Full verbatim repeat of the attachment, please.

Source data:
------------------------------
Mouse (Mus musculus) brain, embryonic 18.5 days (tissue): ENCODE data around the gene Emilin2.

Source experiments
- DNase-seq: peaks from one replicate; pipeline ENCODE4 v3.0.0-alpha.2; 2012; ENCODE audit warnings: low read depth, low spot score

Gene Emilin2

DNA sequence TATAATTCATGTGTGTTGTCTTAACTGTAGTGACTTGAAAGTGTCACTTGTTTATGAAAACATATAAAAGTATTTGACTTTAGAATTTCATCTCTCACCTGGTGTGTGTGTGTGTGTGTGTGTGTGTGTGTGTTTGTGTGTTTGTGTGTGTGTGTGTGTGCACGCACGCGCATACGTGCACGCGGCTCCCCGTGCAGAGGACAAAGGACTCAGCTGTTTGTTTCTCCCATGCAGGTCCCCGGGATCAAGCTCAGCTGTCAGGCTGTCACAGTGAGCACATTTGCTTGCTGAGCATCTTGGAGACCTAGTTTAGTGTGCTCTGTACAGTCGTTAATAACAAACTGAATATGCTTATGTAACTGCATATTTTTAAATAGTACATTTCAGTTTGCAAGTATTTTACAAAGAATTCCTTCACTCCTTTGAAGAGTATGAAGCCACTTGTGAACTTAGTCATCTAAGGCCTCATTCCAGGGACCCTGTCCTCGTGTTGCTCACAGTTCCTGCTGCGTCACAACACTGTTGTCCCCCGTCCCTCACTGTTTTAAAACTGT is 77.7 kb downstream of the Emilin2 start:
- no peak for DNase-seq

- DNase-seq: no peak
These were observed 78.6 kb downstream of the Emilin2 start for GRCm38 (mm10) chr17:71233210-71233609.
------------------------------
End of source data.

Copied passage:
Mouse (Mus musculus) brain, embryonic 18.5 days (tissue): ENCODE data around the gene Emilin2.

Source experiments
- DNase-seq: peaks from one replicate; pipeline ENCODE4 v3.0.0-alpha.2; 2012; ENCODE audit warnings: low read depth, low spot score

Gene Emilin2

DNA sequence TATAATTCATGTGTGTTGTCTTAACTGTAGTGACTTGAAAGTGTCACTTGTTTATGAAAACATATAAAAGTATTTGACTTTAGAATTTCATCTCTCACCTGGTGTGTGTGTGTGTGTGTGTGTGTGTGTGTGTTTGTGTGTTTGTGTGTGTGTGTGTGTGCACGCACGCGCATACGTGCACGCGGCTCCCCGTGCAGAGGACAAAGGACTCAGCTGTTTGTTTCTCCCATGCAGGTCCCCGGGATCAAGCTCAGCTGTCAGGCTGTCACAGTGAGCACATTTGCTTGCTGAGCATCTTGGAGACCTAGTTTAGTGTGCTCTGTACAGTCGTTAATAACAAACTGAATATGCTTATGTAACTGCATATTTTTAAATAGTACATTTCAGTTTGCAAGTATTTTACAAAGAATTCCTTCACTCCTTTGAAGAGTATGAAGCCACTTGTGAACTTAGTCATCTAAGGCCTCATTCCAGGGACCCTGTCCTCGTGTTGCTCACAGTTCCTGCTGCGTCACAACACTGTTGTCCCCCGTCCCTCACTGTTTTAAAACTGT is 77.7 kb downstream of the Emilin2 start:
- no peak for DNase-seq

- DNase-seq: no peak
These were observed 78.6 kb downstream of the Emilin2 start for GRCm38 (mm10) chr17:71233210-71233609.